Blackwoods Campground in Acadia
Blackwoods Campground provides a forested year round Acadia National Park setting on Mount Desert Island. There are approximately 306 camping sites. Showers are nearby but there are no hookups or utilities provided in the campground. Cadillac Mountain is directly north and the ocean is a short walk to the south.
Camping in Acadia National Park requires appropriate registration and payment of both entrance and recreational use fees (camping). Campsites are limited to two tents, six individuals, and one vehicle.
In-Season: May 1 - October 31. Fee: $20 per site, per night. Reservations Are Suggested.
Shoulder Season: (April & November) $10 (weather permitting, self-regulation)
Off-Season: From December 1 through March 31, Blackwoods Campground is open for primitive camping only and is closed to automobiles. Campers are required to hike in from the campground entrance. During this time campers must first obtain a camping permit from the dispatch office at Park Headquarters (open 8 a.m. to 4:30 p.m. daily).
Blackwoods campground is very easy to find. It is about 5 miles directly south of the Bar Harbor business district on the left or eastern side of Route 3. There is a well marked sign noting the entrance. From the enclosed map, you can see how close it is to the ocean and the Park Loop Road on Mount Desert Island.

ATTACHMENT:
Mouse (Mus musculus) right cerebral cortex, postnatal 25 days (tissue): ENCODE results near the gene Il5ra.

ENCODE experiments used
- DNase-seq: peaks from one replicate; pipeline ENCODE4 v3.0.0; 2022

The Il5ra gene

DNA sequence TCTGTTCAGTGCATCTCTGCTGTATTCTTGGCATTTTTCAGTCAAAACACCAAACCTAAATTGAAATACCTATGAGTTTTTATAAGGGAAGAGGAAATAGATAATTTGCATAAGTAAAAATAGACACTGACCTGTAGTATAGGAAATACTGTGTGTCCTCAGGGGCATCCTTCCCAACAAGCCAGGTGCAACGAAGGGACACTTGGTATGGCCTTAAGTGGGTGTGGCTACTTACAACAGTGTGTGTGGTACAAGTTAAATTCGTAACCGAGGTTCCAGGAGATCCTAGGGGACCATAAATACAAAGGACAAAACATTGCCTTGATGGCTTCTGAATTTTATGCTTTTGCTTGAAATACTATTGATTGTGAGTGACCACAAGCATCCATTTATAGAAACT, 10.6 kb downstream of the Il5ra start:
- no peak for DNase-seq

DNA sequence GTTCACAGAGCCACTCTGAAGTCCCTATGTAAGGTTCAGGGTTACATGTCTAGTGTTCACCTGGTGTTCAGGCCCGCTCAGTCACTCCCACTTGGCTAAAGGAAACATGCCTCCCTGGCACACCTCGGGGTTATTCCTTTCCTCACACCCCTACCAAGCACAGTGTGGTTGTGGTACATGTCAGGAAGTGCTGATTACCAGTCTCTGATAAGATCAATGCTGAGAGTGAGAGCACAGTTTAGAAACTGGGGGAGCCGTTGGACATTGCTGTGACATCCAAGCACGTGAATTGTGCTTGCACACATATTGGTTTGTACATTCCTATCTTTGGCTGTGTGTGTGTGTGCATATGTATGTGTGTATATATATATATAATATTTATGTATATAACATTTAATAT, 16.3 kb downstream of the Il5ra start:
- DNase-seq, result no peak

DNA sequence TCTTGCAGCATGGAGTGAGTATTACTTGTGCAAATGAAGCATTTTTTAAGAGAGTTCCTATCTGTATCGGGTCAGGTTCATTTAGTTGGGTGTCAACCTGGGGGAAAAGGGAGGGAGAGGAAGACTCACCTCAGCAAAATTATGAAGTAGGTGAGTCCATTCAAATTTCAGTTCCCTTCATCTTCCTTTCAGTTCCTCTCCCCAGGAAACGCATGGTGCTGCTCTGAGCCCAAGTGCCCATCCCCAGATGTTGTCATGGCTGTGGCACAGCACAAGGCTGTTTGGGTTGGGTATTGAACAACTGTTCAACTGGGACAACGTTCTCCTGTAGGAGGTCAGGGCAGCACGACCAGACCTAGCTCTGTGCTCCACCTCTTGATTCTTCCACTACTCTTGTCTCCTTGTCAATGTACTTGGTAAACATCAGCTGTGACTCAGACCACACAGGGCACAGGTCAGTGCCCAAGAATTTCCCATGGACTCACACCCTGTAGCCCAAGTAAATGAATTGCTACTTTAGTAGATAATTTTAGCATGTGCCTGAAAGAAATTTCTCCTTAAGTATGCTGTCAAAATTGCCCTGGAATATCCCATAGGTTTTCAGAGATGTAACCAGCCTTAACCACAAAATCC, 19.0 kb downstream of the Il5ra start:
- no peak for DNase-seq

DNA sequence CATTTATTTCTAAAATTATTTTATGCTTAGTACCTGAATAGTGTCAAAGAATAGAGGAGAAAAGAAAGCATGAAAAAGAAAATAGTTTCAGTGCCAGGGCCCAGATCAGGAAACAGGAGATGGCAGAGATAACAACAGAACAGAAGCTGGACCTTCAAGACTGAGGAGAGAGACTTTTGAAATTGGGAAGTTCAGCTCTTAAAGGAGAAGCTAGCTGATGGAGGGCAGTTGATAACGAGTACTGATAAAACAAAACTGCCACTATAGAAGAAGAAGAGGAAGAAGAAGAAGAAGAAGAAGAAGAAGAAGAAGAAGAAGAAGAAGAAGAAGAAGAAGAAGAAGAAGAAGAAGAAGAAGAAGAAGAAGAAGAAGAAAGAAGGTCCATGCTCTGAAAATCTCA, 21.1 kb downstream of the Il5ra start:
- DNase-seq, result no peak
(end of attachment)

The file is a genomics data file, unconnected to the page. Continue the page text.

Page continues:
Blackwoods Campground GPS: 44.310204; - 68.204045
The FREE Island Explorer Shuttle Bus - Route 3 has a pickup and dropoff point here.
Stats & Facts
- Facilities & Services:
- Group campsites available by registration
- No hook-ups or utilities
- Restrooms with running water
- Showers available nearby (fee)
- Evening campfire programs
- Island Exploer Bus Stop Location
Campfires & Memories
Blackwoods Campground is likely the most well known campground in Acadia National Park on Mount Desert Island. Families have camped here for multiple generations. Just the smell of the evergreen trees and smoldering campfires brings back so many memories. There is such a wonderfully relaxed solitude that exists here. It is like a shared community of nature. Close your eyes and you can still hear and see the faintly lit faces around the campfires and hear the stories being told to laughter and giggles echoing through the forest.